Chinese Internet users now make up something like half of all internet users, and Google is currently losing to Baidu in that market. Thats a HUGE market to be losing in. So even if Google sees a net loss on offering music downloads, if they can become to Chinese internet users what they are to internet users in the rest of the world they just nearly doubled their ad viewers. Sure, an ad view in China is probably worth a little less, but with billions of viewers it hardly matters.
      • Well, since the huge China is the only country besides maybe little Canada that is actually solvent, it makes sense to launch this service there.
    • by aliquis (678370)

      There are no immediate plans to expand this service beyond China.

      Proof right there that there isn't enough piracy in Sweden!

      ... Or well, maybe Google thought they couldn't compete with our current distributors? =P

    • Correct. In fact, for long time already, you can buy legal American movies from Walmart in China at much lower price than in the US for the same title.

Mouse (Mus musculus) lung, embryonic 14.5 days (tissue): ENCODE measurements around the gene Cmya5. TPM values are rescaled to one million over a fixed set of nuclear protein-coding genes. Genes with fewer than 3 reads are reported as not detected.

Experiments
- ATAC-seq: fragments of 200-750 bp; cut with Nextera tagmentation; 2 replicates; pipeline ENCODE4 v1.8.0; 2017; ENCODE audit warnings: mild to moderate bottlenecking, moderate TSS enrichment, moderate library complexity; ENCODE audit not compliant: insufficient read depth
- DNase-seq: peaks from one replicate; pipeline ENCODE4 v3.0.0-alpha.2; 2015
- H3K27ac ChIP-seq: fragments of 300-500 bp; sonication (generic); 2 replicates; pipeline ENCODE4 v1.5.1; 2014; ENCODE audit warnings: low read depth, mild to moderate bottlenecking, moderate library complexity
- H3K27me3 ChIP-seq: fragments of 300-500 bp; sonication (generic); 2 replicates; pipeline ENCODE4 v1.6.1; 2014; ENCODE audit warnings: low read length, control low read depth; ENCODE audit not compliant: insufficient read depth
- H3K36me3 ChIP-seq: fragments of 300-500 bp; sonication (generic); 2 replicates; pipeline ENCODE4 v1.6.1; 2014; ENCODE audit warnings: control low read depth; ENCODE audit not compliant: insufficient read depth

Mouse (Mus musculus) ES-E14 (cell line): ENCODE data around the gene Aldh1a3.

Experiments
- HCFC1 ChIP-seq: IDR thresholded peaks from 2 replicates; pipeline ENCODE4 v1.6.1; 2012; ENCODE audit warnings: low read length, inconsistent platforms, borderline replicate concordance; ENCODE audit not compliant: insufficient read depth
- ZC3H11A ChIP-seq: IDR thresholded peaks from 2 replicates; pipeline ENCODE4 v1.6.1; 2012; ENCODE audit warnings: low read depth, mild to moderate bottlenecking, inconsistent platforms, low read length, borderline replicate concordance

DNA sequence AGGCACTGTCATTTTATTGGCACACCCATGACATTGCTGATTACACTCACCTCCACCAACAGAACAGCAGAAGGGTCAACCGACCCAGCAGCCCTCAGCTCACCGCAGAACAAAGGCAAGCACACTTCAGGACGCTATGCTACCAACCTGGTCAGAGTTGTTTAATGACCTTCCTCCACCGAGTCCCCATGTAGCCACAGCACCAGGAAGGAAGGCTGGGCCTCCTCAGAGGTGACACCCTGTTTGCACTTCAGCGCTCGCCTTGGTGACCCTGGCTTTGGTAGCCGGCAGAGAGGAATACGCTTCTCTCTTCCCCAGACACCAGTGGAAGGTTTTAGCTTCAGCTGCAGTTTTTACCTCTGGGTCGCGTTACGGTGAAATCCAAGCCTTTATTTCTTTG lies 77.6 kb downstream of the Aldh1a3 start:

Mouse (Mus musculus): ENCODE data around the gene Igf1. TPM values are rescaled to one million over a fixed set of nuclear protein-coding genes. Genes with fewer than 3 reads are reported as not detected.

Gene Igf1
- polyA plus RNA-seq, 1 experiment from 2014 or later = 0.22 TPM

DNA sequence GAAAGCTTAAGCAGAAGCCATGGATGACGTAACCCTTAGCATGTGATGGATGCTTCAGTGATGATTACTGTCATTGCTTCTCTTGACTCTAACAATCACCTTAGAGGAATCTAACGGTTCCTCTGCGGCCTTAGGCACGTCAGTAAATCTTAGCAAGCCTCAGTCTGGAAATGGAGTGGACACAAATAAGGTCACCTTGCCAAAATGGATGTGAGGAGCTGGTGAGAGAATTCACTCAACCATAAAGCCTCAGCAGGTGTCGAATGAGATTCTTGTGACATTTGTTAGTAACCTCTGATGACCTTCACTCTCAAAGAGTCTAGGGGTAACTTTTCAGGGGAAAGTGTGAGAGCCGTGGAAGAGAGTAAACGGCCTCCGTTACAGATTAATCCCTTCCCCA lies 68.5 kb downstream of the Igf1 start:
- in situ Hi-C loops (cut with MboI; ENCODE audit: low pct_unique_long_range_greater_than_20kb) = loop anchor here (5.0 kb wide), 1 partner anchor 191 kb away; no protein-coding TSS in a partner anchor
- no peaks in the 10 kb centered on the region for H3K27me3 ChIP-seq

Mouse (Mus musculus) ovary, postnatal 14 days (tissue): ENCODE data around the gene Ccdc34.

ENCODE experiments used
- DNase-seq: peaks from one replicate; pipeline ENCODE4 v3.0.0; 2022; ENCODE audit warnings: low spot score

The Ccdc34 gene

• So... (Score:4, Funny)

    by whisper_jeff (680366) on Monday March 30, 2009 @12:22PM (#27390605)
    So, the key is to pirate songs so much that the labels have no choice but to offer legal, high quality downloads for free. Ok. Not what I expected but I'm willing to do my part...
    • Re: (Score:3, Insightful)

      by punkr0x (945364)
      You also have to ignore google for a while so they feel it necessary to lure you back with free songs.
  • by geekmux (1040042) on Monday March 30, 2009 @12:27PM (#27390655)

    So, let me get this straight. In order to stop the ever-growing black market of illegal music downloading and distribution, Google chooses to open up shop for free?

    So, if I start a massive wave of downloading pirated Microsoft software, when do I get my free copy of Office?

    The Chili Peppers had it right all along I guess...

    • Re: (Score:3, Funny)

      by Samschnooks (1415697)